This week's post on Brothers Karamazov will be delayed, due to a spate of paying work, plus our upcoming trip to Yosemite (only two days, alas). In the meantime, I will provide this brief nugget of writing advice, courtesy of Ian McEwan.
At City Arts earlier this week, an audience member asked him about his process for writing Atonement. He said the process was basically slow, intermittent, and confusing, which is reassuring, given how tightly interwoven the finished novel seems. But he also mentioned that most of his novels begin in a journal, where he writes paragraphs or pages for novels that may never be written. In these beginnings, he tells himself he's just pretending to start a novel, just playing. Atonement began with a few paragraphs about a young woman in a country house, a gardener whom she both desires and wishes would go away, and an expensive vase being broken. McEwan didn't do anything with the story for some time, but the images kept coming back to him. Later he began to see the scene through the eyes of a child (the future Briony) who misinterprets it. That shift in point of view opened the story up and enabled it to continue.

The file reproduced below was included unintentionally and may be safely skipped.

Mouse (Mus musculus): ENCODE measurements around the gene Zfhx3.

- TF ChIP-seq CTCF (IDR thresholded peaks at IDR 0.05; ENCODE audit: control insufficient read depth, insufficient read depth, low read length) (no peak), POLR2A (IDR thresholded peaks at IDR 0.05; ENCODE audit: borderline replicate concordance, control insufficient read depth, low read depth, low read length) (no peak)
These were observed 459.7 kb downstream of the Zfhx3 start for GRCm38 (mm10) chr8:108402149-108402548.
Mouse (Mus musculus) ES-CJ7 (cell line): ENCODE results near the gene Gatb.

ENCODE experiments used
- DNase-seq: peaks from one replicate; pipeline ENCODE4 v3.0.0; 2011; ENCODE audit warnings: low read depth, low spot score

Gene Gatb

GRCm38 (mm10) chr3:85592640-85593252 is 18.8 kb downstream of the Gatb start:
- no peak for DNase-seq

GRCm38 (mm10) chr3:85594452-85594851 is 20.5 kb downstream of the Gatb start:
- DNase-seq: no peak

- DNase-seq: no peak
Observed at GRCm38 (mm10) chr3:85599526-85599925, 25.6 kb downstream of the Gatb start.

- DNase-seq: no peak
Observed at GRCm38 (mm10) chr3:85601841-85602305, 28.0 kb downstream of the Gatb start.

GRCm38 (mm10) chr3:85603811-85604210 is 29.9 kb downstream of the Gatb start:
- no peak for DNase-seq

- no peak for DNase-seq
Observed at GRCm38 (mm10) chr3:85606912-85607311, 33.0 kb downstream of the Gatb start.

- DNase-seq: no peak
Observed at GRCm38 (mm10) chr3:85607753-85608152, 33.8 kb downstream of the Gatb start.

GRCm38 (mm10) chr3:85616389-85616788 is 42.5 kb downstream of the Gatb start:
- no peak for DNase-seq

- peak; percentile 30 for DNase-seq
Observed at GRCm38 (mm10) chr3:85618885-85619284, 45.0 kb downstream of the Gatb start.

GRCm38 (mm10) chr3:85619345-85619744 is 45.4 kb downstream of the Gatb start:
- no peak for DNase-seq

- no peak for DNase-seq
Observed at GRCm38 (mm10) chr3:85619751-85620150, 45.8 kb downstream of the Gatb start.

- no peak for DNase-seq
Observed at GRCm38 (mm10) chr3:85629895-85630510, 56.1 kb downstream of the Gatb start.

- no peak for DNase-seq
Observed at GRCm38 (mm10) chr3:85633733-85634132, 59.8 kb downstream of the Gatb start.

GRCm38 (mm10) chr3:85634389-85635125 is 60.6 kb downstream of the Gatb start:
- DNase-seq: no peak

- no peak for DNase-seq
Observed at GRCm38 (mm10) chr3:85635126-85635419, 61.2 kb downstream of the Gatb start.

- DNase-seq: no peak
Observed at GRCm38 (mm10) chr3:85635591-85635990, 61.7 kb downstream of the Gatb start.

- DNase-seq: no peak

I like the idea of a "pretend" notebook. The paragraphs could end up being flash fiction, short stories, or novels--or they could be nothing at all. The point, as always, is to take the pressure off, and begin your work with play.
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